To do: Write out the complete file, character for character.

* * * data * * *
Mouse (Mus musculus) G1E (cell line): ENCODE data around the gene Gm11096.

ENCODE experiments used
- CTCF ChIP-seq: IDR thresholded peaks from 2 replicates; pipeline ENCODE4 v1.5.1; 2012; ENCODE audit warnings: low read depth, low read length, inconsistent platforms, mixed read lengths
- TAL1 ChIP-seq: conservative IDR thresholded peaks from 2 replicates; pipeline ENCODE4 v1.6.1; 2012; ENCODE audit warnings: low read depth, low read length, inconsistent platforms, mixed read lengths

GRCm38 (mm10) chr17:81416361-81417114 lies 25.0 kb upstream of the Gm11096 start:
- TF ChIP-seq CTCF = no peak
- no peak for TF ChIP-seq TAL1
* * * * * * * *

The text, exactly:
Mouse (Mus musculus) G1E (cell line): ENCODE data around the gene Gm11096.

ENCODE experiments used
- CTCF ChIP-seq: IDR thresholded peaks from 2 replicates; pipeline ENCODE4 v1.5.1; 2012; ENCODE audit warnings: low read depth, low read length, inconsistent platforms, mixed read lengths
- TAL1 ChIP-seq: conservative IDR thresholded peaks from 2 replicates; pipeline ENCODE4 v1.6.1; 2012; ENCODE audit warnings: low read depth, low read length, inconsistent platforms, mixed read lengths

GRCm38 (mm10) chr17:81416361-81417114 lies 25.0 kb upstream of the Gm11096 start:
- TF ChIP-seq CTCF = no peak
- no peak for TF ChIP-seq TAL1